Ten Lessons the Arts Teach 
    By Elliot Eisner

    The arts teach children to make good judgments about qualitative relationships.
    Unlike much of the curriculum in which correct answers and rules prevail, in the arts, it
    is judgment rather than rules that prevail.

    The arts teach children that problems can have more than one solution
    and that questions can have more than one answer.

    The arts celebrate multiple perspectives.
    One of their large lessons is that there are many ways to see and interpret the world.

    The arts teach children that in complex forms of problem solving
    purposes are seldom fixed, but change with circumstance and opportunity. Learning in the arts requires the ability and a willingness to surrender to the unanticipated possibilities of the work as it unfolds.

    The arts make vivid the fact that neither words in their literal form nor number exhaust what we can know. The limits of our language do not define the limits of our cognition.

    The arts teach students that small differences can have large effects.
    The arts traffic in subtleties.

    The arts teach students to think through and within a material.
    All art forms employ some means through which images become real.

    The arts help children learn to say what cannot be said.
    When children are invited to disclose what a work of art helps them feel, they must reach into their poetic capacities to find the words that will do the job.

    The arts enable us to have experience we can have from no other source
    and through such experience to discover the range and variety of what we are capable of feeling.

    The arts’ position in the school curriculum symbolizes to the young
    what adults believe is important.

SOURCE: Eisner, E. (2002). The Arts and the Creation of Mind, In Chapter 4, What the Arts Teach and How It Shows. (pp. 70-92). Yale University Press. Available from NAEA Publications.

    Did you know that:

    1.25 million Americans work in the visual arts. 

    One in 10 jobs is in art and design. 

    The economic impact of art and design exceeds that of sports worldwide. 

    The creative industries are an estimated $30 billion export annually. 

    Jobs in design have increased 43% in the past ten years. 

    Yearly sales of art reach an estimated $10 billion in the United States alone. 

    There are over 532,000 designers working in the U.S.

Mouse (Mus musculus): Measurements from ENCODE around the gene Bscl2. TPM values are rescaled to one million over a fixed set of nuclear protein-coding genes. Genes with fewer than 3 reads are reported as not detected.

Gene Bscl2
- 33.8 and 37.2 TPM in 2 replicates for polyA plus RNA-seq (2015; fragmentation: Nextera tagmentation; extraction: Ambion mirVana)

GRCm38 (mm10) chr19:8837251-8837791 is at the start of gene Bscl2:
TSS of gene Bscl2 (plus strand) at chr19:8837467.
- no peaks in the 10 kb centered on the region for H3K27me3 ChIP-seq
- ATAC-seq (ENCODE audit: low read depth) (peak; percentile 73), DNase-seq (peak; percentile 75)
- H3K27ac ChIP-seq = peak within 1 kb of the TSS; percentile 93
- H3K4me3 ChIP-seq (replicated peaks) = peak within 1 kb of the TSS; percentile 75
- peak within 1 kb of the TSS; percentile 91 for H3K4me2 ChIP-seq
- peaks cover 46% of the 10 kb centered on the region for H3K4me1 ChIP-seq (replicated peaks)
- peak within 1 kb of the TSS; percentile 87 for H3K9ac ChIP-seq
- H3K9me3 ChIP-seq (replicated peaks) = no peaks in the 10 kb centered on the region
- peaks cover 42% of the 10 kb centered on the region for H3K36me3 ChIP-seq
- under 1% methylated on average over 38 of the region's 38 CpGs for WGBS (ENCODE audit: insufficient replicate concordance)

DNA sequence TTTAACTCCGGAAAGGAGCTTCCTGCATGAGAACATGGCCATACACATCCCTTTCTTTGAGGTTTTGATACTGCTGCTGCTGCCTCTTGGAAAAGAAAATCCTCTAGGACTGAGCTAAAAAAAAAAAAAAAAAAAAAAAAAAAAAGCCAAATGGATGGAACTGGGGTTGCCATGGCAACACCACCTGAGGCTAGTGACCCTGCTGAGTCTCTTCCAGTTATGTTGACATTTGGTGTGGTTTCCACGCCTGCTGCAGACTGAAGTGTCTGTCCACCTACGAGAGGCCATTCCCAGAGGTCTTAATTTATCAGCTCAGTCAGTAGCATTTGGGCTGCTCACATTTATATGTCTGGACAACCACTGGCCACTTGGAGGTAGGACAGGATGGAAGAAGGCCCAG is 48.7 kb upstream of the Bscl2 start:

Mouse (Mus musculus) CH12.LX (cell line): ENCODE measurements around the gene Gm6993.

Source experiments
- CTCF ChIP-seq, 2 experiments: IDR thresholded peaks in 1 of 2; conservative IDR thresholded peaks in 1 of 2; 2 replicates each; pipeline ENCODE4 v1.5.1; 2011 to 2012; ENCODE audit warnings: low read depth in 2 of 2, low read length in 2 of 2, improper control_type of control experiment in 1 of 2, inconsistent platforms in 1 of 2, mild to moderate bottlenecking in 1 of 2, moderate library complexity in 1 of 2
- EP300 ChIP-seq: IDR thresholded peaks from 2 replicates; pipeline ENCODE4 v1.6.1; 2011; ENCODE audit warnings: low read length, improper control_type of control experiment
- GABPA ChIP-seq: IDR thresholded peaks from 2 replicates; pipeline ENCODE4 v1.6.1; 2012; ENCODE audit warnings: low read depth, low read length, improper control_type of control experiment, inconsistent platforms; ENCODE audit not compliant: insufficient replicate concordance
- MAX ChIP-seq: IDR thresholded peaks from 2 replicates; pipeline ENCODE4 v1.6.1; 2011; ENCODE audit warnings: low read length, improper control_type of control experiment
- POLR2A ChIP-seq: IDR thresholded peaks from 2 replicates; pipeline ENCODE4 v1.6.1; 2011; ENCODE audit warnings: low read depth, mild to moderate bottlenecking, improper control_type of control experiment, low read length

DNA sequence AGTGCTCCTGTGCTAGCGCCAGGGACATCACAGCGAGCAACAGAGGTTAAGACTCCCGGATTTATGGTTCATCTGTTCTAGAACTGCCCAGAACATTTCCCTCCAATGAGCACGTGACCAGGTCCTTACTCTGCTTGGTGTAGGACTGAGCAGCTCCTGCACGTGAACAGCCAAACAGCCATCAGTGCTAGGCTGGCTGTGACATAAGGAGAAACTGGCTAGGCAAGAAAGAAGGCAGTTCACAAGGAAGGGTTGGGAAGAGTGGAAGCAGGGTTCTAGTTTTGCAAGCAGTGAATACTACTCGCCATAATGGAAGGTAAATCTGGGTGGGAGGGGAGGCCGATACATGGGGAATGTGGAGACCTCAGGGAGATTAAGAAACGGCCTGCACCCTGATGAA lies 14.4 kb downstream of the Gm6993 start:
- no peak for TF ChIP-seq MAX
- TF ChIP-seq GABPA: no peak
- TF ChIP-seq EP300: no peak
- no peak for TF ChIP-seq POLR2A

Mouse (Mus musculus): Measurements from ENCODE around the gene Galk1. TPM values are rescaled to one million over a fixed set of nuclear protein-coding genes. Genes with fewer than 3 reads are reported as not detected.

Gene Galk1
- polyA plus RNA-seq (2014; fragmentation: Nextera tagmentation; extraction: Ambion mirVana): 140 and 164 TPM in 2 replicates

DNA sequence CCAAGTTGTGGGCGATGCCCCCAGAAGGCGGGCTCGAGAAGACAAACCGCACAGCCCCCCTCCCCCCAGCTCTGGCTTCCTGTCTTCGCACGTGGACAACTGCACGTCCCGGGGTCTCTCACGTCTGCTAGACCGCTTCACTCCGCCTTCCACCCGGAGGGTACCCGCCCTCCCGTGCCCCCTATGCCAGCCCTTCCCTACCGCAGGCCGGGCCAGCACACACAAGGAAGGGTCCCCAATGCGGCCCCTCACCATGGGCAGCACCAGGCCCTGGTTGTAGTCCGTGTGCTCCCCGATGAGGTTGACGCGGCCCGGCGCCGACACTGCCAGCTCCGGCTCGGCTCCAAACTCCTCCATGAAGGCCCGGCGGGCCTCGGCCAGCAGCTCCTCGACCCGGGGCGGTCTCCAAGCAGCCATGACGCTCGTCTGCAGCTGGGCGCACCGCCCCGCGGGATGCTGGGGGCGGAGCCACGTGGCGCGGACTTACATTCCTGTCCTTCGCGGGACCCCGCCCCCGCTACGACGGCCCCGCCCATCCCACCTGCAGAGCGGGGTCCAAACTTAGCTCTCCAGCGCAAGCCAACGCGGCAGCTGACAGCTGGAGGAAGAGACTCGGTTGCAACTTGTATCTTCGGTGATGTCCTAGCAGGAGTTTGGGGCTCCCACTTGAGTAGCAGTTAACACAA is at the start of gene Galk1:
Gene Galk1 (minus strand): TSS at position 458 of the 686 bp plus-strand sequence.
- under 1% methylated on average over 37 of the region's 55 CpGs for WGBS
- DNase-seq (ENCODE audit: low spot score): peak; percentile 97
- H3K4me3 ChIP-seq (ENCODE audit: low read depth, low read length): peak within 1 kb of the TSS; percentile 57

More people are employed in the visual arts than in all of the performing arts and sports industries combined. 

    200,000 people are employed in the film industry. 

    People spend approximately $55 billion annually on video games. 

    The computer animation industry generates $33 billion annually. 

    Jobs and employment in many creative industries are growing faster than the labor force as a whole and make up 30% of the work force by some estimates. 

    America’s nonprofit arts industry generates $134 billion in economic activity every year. 

    By 2016, jobs for artists and designers are predicted to increase by 42%. 

    Arts-related businesses in the country's largest cities represent 4.3% of all businesses and 2.2% of all jobs in the United States. 

    There are 3 million people working for over 600,000 arts-centric businesses in the United States. 

    Employment growth by arts-centric businesses since 2007 was 12%, more than four times the rise in the total number of U.S. employees. 

    Designers are the single largest group of artists, followed by performing artists such as actors, dancers, musicians, and announcers. 

    Employment of interior designers is expected to grow 19% from 2006 to 2016. 

    Median salaries of: Creative Directors–$90,000, Art Directors–$86,505, Fine Artists–$48,870, Multi-media Artists and Animators–$61,555, Graphic Designers–$46,925, Set and Exhibit Designers–$49,330, Producers and Directors–$86,790, Broadcast Technicians–$40,270, Photographers–$36,090, and Film and Video Editors–$66,715. 

    Wage and salary employment in the motion picture and video industries is projected to grow 11% by 2016. 

    Animators, film and video editors, and others skilled in digital filming and computer-generated imaging have the best job prospects in future of the motion picture and video industries. 

    There are about 94,000 computer artists and animators working in the United States. 

    Jobs for photographers have increased 38% in the past four years.

    Sources: Americans for the Arts, National Endowment for the Arts, U.S. Department of Labor, U.S. Bureau of Labor Statistics, and the Entertainment Software Association